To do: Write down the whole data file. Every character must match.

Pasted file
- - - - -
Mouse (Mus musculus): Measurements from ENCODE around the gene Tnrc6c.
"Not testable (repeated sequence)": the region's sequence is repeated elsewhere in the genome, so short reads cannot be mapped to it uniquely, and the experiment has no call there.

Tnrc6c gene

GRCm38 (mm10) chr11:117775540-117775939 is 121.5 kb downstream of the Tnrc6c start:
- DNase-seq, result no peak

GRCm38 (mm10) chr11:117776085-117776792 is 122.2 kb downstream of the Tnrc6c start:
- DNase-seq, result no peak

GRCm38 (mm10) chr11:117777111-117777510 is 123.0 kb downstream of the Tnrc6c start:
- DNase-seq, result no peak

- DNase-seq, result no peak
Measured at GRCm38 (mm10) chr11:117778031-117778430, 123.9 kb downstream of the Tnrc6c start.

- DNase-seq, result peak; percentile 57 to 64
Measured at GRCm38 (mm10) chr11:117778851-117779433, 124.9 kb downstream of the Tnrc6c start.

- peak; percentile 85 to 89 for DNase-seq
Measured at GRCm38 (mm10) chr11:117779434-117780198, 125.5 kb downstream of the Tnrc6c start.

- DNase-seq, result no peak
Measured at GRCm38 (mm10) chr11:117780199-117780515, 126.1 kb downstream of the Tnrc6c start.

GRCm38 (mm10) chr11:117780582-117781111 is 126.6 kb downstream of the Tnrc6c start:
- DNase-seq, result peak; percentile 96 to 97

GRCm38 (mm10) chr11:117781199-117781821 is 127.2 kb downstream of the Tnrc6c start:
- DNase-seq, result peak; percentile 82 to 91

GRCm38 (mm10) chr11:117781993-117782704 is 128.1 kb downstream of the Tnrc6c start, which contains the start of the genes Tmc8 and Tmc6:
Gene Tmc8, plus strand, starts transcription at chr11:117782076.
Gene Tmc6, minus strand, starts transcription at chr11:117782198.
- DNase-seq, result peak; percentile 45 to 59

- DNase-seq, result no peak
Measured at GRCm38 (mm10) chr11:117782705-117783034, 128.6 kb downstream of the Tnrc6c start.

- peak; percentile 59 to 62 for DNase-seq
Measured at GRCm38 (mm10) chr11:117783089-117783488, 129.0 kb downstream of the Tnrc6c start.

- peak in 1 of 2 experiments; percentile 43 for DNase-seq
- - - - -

Mouse (Mus musculus): Measurements from ENCODE around the gene Tnrc6c.
"Not testable (repeated sequence)": the region's sequence is repeated elsewhere in the genome, so short reads cannot be mapped to it uniquely, and the experiment has no call there.

Tnrc6c gene

GRCm38 (mm10) chr11:117775540-117775939 is 121.5 kb downstream of the Tnrc6c start:
- DNase-seq, result no peak

GRCm38 (mm10) chr11:117776085-117776792 is 122.2 kb downstream of the Tnrc6c start:
- DNase-seq, result no peak

GRCm38 (mm10) chr11:117777111-117777510 is 123.0 kb downstream of the Tnrc6c start:
- DNase-seq, result no peak

- DNase-seq, result no peak
Measured at GRCm38 (mm10) chr11:117778031-117778430, 123.9 kb downstream of the Tnrc6c start.

- DNase-seq, result peak; percentile 57 to 64
Measured at GRCm38 (mm10) chr11:117778851-117779433, 124.9 kb downstream of the Tnrc6c start.

- peak; percentile 85 to 89 for DNase-seq
Measured at GRCm38 (mm10) chr11:117779434-117780198, 125.5 kb downstream of the Tnrc6c start.

- DNase-seq, result no peak
Measured at GRCm38 (mm10) chr11:117780199-117780515, 126.1 kb downstream of the Tnrc6c start.

GRCm38 (mm10) chr11:117780582-117781111 is 126.6 kb downstream of the Tnrc6c start:
- DNase-seq, result peak; percentile 96 to 97

GRCm38 (mm10) chr11:117781199-117781821 is 127.2 kb downstream of the Tnrc6c start:
- DNase-seq, result peak; percentile 82 to 91

GRCm38 (mm10) chr11:117781993-117782704 is 128.1 kb downstream of the Tnrc6c start, which contains the start of the genes Tmc8 and Tmc6:
Gene Tmc8, plus strand, starts transcription at chr11:117782076.
Gene Tmc6, minus strand, starts transcription at chr11:117782198.
- DNase-seq, result peak; percentile 45 to 59

- DNase-seq, result no peak
Measured at GRCm38 (mm10) chr11:117782705-117783034, 128.6 kb downstream of the Tnrc6c start.

- peak; percentile 59 to 62 for DNase-seq
Measured at GRCm38 (mm10) chr11:117783089-117783488, 129.0 kb downstream of the Tnrc6c start.

- peak in 1 of 2 experiments; percentile 43 for DNase-seq